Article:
Kimby Kim Fernández

Retirement Planning – what does it mean? It means taking control of your financial future. The sooner you start, the more time you will have to work toward accumulating what you may need to save, plus make adjustments along the way.

How much will you need in retirement? This varies, but you can get a good idea by first thinking about your present living needs. Make a list of your current income and expenses. Next, think about what may change in retirement. Will you move to somewhere that costs less? Will your mortgage be paid off? Are there work-related expenses that you will no longer need to pay, such as gas for work travel?

Next, think about what expenses will continue into retirement. Don’t forget that you will still have to pay income and property taxes, insurance for home, auto and healthcare (Medicare may not cover everything*). Do you plan to spend more for travel, hobbies or taking care of family?

Now think about what income you may have in retirement. Income may come from Social Security* or a pension, or the sale of a business or real estate.

Finally, subtract your anticipated income from your expenses and you will find the amount that you may need to save to provide for a comfortable retirement. Keep in mind, however, that this figure is based on today’s dollars. It doesn’t take into account inflation, and what items may cost more in the future.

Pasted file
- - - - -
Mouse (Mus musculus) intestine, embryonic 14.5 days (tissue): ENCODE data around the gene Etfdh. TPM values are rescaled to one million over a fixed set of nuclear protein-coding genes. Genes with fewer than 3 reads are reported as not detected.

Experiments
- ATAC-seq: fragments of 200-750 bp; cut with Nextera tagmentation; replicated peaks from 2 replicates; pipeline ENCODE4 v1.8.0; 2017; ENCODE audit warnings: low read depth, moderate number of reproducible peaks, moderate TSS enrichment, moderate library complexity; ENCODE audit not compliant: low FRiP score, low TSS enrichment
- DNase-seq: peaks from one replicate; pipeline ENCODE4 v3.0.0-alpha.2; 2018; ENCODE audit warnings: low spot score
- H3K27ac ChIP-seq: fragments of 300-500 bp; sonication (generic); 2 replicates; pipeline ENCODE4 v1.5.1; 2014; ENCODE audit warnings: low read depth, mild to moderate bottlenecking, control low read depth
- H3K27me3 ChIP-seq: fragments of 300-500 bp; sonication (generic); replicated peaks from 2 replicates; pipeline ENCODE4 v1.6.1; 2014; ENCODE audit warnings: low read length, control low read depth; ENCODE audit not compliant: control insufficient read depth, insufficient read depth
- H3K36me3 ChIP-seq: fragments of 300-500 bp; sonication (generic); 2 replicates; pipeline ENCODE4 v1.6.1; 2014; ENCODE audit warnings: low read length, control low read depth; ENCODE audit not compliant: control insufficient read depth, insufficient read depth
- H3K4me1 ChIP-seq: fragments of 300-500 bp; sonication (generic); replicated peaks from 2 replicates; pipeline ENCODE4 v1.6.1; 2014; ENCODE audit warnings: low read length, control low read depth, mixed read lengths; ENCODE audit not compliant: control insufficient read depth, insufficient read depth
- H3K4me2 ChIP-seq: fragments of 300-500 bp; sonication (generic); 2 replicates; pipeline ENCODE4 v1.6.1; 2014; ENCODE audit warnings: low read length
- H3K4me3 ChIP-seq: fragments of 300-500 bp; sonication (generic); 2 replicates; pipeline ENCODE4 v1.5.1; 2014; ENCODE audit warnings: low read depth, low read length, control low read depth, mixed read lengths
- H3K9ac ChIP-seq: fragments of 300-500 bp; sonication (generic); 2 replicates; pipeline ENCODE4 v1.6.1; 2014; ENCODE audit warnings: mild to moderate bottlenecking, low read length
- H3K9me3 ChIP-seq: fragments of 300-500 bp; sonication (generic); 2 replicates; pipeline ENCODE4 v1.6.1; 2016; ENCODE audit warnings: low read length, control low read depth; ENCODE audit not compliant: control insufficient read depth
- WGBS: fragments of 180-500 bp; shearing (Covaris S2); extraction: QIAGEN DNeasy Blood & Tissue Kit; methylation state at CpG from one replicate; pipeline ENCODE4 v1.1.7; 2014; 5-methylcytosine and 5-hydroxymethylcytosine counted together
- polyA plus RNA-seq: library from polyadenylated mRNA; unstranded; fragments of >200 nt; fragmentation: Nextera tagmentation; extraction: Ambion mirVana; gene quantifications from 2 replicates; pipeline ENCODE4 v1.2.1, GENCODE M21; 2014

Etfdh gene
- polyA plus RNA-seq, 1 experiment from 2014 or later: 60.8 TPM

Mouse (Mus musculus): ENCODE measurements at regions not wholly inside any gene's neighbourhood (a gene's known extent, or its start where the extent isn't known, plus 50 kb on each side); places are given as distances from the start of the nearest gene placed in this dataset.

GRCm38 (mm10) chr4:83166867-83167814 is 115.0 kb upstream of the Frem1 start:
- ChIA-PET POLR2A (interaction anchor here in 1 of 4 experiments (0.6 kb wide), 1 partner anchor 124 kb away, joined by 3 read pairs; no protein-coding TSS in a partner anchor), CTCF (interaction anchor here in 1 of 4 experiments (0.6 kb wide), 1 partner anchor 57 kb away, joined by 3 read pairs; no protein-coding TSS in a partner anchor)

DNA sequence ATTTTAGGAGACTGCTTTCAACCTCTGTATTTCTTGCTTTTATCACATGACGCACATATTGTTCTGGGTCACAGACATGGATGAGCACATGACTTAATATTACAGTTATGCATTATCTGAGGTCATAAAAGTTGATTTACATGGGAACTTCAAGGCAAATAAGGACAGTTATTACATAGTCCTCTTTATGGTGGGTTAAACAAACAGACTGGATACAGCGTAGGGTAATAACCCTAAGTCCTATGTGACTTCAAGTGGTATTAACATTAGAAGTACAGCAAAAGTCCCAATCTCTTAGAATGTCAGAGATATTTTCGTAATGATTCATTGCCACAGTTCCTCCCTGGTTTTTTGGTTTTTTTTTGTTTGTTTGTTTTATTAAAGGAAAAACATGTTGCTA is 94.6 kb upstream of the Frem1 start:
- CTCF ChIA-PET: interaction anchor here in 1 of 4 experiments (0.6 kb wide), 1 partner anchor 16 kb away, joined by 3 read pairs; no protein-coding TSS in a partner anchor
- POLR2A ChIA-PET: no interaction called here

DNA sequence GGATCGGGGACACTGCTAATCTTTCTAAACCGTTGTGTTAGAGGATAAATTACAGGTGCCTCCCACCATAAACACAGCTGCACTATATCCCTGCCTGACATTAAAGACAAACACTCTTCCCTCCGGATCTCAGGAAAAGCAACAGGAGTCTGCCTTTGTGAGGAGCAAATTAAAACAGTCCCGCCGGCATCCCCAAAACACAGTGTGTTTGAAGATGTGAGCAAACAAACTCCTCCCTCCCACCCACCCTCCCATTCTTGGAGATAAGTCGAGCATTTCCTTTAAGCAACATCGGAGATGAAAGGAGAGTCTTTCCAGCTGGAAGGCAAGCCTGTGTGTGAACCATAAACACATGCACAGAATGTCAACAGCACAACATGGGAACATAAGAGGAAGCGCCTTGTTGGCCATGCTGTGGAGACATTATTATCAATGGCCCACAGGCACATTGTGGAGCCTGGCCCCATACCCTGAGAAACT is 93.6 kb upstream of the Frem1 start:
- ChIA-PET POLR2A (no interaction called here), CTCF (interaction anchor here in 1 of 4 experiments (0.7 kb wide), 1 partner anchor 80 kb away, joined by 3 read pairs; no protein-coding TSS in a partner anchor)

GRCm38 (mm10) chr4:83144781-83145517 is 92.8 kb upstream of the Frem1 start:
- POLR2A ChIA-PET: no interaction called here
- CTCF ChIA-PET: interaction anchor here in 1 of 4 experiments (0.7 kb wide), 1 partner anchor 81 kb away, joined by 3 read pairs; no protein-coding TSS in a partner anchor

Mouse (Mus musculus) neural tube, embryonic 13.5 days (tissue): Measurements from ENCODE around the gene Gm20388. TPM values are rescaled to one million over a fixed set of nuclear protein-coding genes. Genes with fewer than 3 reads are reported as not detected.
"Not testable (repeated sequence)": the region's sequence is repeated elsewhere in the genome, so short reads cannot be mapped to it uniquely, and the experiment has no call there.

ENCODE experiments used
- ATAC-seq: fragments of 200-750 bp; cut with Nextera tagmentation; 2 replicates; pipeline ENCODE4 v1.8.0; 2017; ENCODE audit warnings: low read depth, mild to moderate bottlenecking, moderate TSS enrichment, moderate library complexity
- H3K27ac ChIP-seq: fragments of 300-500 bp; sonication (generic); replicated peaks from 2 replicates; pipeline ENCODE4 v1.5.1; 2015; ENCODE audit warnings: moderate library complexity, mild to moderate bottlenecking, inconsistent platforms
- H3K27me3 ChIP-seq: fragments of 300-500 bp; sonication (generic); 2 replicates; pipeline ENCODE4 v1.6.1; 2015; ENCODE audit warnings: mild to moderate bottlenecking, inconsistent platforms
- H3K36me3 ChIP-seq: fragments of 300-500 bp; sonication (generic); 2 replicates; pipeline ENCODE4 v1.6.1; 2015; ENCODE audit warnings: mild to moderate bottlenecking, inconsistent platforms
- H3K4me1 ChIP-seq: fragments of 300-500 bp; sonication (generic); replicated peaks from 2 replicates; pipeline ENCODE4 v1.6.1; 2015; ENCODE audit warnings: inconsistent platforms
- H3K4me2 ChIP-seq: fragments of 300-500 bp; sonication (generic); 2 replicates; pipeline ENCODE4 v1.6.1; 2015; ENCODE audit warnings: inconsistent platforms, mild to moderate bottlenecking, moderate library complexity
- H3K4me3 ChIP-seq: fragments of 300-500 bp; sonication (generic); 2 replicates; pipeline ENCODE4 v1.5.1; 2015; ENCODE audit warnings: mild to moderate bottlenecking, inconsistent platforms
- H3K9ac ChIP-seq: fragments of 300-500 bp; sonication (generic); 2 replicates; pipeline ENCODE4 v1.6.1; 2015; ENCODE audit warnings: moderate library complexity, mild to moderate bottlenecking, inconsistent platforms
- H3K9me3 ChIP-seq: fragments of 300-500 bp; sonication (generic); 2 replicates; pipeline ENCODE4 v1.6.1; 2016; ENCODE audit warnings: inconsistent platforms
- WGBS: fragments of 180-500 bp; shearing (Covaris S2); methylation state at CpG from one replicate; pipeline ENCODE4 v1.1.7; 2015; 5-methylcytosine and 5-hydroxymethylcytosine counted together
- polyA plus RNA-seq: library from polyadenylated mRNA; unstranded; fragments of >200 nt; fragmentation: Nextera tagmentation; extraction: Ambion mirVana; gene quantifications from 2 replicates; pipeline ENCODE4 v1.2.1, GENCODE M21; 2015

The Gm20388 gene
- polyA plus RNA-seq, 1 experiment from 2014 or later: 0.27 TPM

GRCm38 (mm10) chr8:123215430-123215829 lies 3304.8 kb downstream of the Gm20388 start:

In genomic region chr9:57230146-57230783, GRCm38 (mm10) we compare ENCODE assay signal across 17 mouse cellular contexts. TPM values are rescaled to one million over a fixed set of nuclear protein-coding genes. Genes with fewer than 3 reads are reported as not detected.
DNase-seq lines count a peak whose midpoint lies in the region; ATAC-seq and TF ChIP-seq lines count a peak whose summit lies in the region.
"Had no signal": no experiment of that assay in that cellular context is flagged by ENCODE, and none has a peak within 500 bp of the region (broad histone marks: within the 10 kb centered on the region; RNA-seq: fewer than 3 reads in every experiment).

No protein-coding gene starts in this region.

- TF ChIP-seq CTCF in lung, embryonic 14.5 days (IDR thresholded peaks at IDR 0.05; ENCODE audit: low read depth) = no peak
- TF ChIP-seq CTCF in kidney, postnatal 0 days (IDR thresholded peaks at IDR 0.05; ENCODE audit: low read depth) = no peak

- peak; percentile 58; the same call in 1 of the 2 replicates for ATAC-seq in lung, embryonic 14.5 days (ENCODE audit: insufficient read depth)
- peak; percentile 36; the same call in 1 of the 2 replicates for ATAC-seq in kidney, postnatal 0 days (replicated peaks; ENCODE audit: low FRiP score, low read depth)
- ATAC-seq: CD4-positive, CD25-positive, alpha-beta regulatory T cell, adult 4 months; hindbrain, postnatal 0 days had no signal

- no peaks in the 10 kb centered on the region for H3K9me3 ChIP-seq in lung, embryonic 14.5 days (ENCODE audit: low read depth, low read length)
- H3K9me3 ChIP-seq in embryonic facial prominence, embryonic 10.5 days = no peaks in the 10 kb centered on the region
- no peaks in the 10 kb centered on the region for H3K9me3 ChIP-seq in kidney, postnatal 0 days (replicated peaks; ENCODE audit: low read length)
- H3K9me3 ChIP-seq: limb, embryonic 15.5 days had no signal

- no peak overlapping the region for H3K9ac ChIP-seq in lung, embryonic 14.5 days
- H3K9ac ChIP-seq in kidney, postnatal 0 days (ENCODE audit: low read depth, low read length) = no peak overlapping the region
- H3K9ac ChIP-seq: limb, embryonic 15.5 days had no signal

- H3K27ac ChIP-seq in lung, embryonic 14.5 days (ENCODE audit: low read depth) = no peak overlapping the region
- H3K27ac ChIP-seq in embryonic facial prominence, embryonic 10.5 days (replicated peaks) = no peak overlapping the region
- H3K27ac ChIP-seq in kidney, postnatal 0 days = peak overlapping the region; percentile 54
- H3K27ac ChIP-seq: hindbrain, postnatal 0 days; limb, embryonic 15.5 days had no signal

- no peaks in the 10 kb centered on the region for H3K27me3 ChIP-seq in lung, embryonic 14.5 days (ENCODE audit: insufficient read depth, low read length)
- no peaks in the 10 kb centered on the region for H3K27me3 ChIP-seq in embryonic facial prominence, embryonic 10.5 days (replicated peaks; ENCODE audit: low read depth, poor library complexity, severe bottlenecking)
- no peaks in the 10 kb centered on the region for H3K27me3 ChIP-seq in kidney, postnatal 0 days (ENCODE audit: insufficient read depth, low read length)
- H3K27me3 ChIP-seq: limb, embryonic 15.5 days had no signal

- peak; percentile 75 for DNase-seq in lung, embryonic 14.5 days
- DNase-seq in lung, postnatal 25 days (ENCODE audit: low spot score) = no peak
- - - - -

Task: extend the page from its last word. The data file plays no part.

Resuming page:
How can I save for retirement? If you have access to an employer-sponsored retirement plan, try to contribute as much as you are able. In addition, you may also be able to save through other avenues.

The closer you get to retirement, the more planning you may need and it may help to talk with a Financial Advisor about completing a comprehensive financial plan.

*You can get an estimate of your Social Security by visiting your local Social Security office or going to the website at You may also learn more about the benefits of Medicare at

This article is meant to be general in nature and should not be construed as financial advice related to your personal situation. Waddell & Reed does not provide legal or tax advice. Please consult a professional prior to making financial decisions. Investing involves risk and the potential to lose principal. Systematic investment plans do not ensure a profit nor guarantee against a loss in declining markets.

Kim Fernández is a Financial Advisor with Waddell & Reed and can be reached at 520.745.3090 x116 or by email at for assistance. Waddell & Reed, Inc. Member SIPC